Physical Therapy 2023 Legislative ReportBy Jack McDonald 5/8/2023
North Dakota’s 68th Legislative Assembly, that began Day 1 at noon on Tuesday, Jan. 1, 2023, lurched to a close at 2:54am on Sunday, April 30, 2023, its 75th Legislative Day, after considering some 990 bills and resolutions.
The State Constitution allows the Legislature to meet 80 days biennially, or every two years, so the Legislature has five days “in the bank” to use to call itself into special session for whatever reason the next two years.
It was a good session for physical therapists. First and foremost was SB 2191, introduced at the urging of the North Dakota chapter of the American Physical Therapy Association (APTA-ND). It adds physical therapists to the list of health care practitioners who can sign applications for mobility impaired parking permits. It sailed through nearly unanimously and was signed by the Governor March 15, 2023. It takes effect August 1, 2023.
There were four bills aimed at licensing boards. HB 1372 would have required boards to issue a provisional license within 30 days to foreign practitioners who were state residents. It was strongly opposed by various licensing boards and was defeated in the House 0-90.
HB 2184, introduced by Sen. Judy Lee, R-West Fargo, would have put all boards under a uniform governance law and called for another interim study of licensing boards. It failed in the House, again with much board opposition.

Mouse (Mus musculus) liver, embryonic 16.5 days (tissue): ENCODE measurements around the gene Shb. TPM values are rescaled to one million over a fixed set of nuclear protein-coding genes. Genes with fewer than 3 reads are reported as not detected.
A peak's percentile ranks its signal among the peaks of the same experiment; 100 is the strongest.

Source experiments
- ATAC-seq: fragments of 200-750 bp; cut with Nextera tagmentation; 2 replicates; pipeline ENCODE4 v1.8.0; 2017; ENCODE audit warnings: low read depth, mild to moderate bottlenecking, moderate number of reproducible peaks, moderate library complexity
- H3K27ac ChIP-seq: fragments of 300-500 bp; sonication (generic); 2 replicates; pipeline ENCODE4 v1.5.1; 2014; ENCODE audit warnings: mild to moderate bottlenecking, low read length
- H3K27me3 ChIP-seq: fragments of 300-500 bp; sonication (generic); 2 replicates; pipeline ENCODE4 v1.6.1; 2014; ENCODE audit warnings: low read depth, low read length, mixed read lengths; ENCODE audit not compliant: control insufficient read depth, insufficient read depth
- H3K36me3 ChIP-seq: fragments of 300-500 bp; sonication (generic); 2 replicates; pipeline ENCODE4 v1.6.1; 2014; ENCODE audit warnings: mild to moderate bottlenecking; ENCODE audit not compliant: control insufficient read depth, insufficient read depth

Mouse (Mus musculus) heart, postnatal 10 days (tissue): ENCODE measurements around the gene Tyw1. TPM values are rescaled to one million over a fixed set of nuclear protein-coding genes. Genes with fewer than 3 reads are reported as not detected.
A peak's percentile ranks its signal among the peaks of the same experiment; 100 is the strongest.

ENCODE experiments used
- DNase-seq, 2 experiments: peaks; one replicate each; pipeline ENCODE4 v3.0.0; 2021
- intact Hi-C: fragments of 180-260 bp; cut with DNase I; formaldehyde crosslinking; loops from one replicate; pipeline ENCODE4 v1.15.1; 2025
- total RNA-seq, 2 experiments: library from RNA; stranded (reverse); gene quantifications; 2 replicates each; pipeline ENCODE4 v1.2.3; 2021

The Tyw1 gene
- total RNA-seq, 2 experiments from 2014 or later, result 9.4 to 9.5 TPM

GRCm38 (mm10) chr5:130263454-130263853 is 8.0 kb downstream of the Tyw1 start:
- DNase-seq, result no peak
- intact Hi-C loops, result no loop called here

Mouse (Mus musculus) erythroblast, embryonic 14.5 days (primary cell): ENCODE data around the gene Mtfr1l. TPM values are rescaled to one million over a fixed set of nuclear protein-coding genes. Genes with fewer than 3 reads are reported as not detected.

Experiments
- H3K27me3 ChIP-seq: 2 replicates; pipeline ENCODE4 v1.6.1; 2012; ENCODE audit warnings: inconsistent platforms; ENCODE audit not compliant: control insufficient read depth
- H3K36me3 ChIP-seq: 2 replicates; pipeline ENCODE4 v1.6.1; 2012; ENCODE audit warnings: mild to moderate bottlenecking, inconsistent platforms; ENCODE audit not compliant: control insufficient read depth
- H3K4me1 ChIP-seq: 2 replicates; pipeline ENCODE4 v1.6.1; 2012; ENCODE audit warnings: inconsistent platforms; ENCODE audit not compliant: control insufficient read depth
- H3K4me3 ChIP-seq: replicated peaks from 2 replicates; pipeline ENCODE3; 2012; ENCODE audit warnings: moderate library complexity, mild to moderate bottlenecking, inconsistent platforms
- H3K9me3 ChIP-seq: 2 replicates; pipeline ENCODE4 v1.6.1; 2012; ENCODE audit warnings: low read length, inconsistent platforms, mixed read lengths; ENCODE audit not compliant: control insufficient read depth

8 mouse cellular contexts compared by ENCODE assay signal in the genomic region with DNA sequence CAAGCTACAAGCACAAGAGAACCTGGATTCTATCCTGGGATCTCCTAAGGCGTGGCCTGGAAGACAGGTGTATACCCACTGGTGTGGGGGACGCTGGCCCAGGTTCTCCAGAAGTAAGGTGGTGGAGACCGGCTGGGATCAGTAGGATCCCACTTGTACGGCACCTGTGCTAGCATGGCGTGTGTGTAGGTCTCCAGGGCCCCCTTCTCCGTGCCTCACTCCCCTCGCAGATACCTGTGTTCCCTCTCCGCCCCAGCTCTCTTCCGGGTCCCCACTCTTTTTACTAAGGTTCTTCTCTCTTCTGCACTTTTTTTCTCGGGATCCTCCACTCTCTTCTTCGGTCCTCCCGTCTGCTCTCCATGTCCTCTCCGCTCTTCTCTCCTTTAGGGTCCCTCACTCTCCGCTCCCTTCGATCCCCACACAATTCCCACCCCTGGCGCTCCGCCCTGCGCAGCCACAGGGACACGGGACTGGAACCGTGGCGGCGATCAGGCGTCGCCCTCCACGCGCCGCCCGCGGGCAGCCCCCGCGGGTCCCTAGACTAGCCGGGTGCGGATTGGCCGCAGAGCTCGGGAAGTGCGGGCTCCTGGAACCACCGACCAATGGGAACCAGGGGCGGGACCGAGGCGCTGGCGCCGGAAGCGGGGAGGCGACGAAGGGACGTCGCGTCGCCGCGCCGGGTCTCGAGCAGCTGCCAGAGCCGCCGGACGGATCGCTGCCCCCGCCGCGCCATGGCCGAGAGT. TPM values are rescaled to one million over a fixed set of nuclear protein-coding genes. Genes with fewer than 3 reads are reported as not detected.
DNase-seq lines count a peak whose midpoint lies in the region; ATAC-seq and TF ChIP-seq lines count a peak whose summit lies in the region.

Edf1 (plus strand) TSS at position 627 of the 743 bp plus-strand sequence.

Senate majority leader Sen. David Hogue, R-Minot, an attorney, introduced SB 2249 to put all licensing boards under the Labor Commissioner with directions to review continuing education requirements and licensing of out-of-state applicants, among other things. It was amended to have the Labor Commissioner meet with the boards during the interim to discuss these issues and to recommend legislation to the 69th Legislative Assembly. It passed.
Sen. Lee also introduced SB 2337, to have the Office of Management and Budget (OMB) provide administrative, financial and information technology (IT) services to all boards. It was another attempt at uniform governance. It failed in the Senate 1-46.
One of the most controversial health care bills of the session was HB 1416, the any willing provider law. It said an insurer must allow coverage for an insured who sees a health care provider not in the company’s plan. It passed but was vetoed by the Governor. The legislature over-rode the veto and it will become law August 1, 2023. Two physical therapists testified in both the House and Senate in favor of the bill.
HB 1221, which requires health care professionals to wear name tags properly designating their profession, was introduced by the North Dakota Medical Association (NDMA) and reflects existing law for physical therapists, passed and becomes law August 1, 2023.
However, another NDMA bill, HB 1121, which sought to include health care professionals working in hospital or clinical locations to existing law which makes assaulting those persons a Class C felony, failed.
HB 2012, the huge ($5.3 billion) Health and Human Service Department budget, obviously passed. It included language providing 3% inflationary reimbursement rates for each of the next two years of the biennium (2023-2024, 2024-2025) for health care providers (including physical therapists) providing services under traditional Medicaid.
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